Posted by: Taylor Hoff | July 7, 2010

The Perils Of Early Adopters

Apple’s Clean Hands May Have Dirtied iPhone 4 Signal

This would also explain why certain users experience the problem, while others — who may have washed their hands more recently — can’t seem to replicate it.

A rubber case sold by Apple for $29 solves the problem by interrupting contact between the hand and the antenna, though Apple customer support has apparently been told not to offer them for free to complaining users. So, how should Apple address the issue, if this biochemist is right?

The company need not redesign the antenna, he says, but should add “an electrically insulating organic hydrophobic layer atop the bare metal,” such as the thin layer of plastic that encases soda cans.

If the problem can be solved by spraying a thin, dampness-blocking coating on the metal antenna, perhaps Apple could offer to apply it for free at its retail locations, which would sure beat a product recall. A group of iPhone 4 owners sued Apple and AT&T over the iPhone 4’s signal issue, seeking class-action status for the lawsuit, which would apply any remedies to all U.S. purchasers.

We’ve asked Apple whether it is examining this as a potential cause of the issue, and hope to have an update soon. In the meantime, here’s the e-mail the biochemist apparently sent to Steve Jobs and two Apple staffers:

Subject: HowToFix for minimal cost — hydrophobic organic thin film layer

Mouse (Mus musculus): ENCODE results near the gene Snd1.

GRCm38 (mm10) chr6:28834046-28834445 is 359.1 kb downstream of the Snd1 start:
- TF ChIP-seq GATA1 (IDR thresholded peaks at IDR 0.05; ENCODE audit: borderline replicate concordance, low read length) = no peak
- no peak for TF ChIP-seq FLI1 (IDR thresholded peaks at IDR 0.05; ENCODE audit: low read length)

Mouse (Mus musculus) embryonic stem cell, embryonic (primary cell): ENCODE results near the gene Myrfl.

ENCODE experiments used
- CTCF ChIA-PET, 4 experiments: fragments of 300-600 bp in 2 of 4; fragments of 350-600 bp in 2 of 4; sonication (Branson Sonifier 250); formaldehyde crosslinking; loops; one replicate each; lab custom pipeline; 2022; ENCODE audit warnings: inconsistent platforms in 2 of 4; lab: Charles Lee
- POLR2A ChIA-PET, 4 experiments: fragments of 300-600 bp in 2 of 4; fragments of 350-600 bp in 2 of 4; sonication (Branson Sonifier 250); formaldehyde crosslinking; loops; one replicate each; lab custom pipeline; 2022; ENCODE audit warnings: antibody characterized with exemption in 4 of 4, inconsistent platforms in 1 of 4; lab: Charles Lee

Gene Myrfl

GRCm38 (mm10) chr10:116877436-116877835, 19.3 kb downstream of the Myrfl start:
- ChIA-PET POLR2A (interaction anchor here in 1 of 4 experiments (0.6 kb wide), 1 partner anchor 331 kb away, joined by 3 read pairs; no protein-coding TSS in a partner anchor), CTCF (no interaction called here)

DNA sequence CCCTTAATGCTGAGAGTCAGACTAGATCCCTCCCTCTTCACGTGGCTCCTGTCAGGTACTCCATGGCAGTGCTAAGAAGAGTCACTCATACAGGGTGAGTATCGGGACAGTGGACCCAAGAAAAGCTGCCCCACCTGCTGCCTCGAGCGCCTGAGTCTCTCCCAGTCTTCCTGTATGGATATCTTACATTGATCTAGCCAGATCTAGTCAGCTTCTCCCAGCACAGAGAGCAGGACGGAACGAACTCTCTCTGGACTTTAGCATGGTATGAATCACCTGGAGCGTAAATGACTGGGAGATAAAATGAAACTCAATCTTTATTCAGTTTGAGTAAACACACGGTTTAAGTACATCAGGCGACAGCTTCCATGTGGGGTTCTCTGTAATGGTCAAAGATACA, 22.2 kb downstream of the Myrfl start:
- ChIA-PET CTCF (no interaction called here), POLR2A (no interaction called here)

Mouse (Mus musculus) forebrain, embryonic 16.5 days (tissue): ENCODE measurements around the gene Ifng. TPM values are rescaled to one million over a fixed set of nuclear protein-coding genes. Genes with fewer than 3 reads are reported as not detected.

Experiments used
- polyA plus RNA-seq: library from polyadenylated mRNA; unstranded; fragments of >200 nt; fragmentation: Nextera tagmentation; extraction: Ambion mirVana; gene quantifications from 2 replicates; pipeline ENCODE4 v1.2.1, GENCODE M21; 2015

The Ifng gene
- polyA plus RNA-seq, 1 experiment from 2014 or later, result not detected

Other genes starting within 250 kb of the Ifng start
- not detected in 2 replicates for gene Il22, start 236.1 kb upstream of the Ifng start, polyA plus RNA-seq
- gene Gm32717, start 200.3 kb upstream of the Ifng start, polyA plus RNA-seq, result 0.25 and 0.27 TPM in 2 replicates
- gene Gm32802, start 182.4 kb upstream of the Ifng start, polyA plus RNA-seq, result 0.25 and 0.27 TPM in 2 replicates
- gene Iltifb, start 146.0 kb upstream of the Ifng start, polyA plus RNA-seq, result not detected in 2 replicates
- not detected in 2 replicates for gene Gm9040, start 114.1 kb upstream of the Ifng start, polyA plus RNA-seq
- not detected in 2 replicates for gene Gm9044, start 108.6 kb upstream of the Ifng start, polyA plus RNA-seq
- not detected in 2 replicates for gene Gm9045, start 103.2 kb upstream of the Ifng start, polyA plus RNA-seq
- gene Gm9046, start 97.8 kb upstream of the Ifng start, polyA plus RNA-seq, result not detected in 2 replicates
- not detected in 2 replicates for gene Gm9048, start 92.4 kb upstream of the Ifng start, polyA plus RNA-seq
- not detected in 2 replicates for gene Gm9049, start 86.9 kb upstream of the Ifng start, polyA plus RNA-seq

Hi,

In truth, Apple’s explanation for iPhone 4 signal reception problem is inaccurate at best and disingenuous at worst. iPhone users are in some of the hottest and most humid parts of the country this summer and have salty, damp hands especially at events such as baseball games, barbecues, or other outdoor activities. having bare metal antennae purposely handled will absolutely short the signal. This problem will be difficult to reproduce in Apple’s labs because the engineers are required to wash their hands before touching devices, which also strips off the natural hand electrolytes that are ever-present in the field on a hot day.

Anyway, the solution is not a redesign of the phone, but rather an electrically insulating organic hydrophobic layer atop the bare metal. a variety of plastics will work, such as polyethers, polystyrenes, or nylons. you could even use the plastic labels ever-present on aluminum soda cans, which likewise have an electrically insulating effect when holding said cans. these plastic coatings can be very very thin films which do not ruin the aesthetics of the device, and would require a minimal change of your production line. More importantly, this coating in no way affects the ability to recycle the aluminum — the organic thin film layer will burn away cleanly during the aluminum remelt process. Phones that have already shipped could easily be coated with this new layer at any Apple retail store or with a simple kit you could send to your customers.

In summary, this is a problem of electrochemistry, and certainly NOT a problem of software design, nor one that can possibly be solved by a software update.

Apple needs to hire some chemists.

Best regards,
XXXXXXXXXX, Ph.D.

It’s kinda funny that Apple needs a class action lawsuit before it’ll fix anything. Exploding electrical chargers, iPad 3G fiasco, etc etc… Normally I’m all for early adoption of new technology, but this time around I think I’ll hang back. These reception problems need to be fixed before I’ll touch the new iPhone with a 10 ft pole (or dirty hands, for that matter).

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